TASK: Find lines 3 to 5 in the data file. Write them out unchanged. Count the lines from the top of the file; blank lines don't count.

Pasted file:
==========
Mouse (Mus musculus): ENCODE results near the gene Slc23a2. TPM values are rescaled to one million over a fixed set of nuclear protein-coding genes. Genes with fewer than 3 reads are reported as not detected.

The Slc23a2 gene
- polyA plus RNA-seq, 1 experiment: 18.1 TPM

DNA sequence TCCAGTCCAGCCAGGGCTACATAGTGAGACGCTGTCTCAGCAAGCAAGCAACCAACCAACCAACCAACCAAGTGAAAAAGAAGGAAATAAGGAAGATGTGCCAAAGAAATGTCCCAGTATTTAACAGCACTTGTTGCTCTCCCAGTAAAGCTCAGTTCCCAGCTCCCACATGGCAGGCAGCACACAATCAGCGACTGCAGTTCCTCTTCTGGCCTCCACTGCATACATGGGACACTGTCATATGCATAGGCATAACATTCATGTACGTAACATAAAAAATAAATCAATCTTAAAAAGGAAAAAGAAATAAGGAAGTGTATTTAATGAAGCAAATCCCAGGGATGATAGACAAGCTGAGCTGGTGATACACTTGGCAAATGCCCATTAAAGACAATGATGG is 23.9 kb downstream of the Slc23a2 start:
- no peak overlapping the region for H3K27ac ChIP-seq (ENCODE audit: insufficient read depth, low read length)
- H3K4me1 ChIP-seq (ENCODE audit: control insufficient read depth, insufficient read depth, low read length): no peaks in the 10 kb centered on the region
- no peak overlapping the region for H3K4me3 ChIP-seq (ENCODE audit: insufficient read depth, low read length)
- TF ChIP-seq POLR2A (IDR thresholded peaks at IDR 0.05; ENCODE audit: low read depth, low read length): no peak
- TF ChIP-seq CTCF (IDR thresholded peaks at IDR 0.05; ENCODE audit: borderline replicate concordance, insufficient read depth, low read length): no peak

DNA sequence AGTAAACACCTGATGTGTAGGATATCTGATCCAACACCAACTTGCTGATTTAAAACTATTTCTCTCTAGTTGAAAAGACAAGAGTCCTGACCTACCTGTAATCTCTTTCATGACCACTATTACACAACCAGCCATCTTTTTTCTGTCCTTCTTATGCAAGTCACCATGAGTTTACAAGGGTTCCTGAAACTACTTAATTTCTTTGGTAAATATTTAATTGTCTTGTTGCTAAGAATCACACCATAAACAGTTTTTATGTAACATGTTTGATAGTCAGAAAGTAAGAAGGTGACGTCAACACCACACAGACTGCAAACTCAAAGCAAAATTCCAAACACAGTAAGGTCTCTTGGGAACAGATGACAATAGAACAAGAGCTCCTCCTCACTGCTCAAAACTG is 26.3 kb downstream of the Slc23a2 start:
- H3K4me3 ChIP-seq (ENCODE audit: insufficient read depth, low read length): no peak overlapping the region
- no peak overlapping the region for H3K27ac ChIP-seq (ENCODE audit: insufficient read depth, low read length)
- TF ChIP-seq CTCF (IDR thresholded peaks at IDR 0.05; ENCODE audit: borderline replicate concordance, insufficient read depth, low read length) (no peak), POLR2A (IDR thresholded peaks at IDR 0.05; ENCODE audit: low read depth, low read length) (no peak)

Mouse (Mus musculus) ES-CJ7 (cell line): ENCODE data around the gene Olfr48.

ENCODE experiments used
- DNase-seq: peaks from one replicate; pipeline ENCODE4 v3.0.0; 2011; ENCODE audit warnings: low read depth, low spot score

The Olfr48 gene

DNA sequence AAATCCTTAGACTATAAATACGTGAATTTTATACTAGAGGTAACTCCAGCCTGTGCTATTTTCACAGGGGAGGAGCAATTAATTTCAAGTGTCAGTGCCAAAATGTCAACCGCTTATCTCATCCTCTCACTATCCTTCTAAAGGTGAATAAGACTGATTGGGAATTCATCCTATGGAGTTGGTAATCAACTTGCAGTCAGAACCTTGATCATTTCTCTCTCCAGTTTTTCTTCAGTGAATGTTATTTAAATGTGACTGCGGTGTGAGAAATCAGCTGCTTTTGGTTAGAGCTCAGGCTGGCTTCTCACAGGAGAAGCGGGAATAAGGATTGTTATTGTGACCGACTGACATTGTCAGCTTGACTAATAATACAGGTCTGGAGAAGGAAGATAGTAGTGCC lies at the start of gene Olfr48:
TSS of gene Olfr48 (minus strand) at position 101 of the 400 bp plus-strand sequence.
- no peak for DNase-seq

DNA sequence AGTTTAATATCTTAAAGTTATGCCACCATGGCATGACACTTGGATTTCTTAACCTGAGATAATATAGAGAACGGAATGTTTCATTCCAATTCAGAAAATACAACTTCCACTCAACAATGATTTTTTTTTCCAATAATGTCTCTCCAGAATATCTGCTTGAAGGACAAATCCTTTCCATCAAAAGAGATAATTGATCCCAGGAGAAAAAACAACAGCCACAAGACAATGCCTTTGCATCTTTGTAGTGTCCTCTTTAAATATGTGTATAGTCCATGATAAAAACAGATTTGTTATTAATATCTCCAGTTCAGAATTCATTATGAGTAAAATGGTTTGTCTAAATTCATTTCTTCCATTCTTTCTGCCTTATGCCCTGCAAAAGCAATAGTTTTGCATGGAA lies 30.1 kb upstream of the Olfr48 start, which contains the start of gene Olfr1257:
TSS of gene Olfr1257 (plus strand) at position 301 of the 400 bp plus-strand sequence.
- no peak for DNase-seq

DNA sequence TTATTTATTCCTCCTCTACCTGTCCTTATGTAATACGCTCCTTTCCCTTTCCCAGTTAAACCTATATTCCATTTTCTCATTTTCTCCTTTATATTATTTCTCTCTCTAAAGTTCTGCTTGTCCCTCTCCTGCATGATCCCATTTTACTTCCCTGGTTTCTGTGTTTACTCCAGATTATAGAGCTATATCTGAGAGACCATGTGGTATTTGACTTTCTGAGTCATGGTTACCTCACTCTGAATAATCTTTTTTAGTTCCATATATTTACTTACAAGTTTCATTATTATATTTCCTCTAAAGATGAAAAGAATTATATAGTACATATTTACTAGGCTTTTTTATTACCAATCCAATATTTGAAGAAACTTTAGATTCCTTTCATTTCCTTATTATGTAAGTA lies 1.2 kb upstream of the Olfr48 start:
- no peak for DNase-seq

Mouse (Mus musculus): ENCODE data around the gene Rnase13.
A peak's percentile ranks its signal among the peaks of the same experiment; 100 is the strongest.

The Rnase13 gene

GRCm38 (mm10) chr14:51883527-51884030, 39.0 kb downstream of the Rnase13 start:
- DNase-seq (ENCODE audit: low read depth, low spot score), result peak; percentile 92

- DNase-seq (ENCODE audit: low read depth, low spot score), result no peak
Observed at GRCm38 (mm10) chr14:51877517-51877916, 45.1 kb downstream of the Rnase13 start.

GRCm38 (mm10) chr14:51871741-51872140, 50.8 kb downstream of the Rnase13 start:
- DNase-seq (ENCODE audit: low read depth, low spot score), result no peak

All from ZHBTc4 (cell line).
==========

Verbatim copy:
- polyA plus RNA-seq, 1 experiment: 18.1 TPM

DNA sequence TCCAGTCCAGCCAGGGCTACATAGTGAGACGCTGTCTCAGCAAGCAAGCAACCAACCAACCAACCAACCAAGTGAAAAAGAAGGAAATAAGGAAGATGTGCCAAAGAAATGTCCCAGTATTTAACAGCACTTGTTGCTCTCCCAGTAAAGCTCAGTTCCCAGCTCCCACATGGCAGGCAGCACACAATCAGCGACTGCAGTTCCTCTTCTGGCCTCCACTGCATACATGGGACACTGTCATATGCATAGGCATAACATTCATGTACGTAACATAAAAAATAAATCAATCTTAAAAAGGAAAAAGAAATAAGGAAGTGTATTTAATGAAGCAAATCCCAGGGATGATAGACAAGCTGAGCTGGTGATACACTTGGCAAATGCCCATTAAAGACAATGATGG is 23.9 kb downstream of the Slc23a2 start:
- no peak overlapping the region for H3K27ac ChIP-seq (ENCODE audit: insufficient read depth, low read length)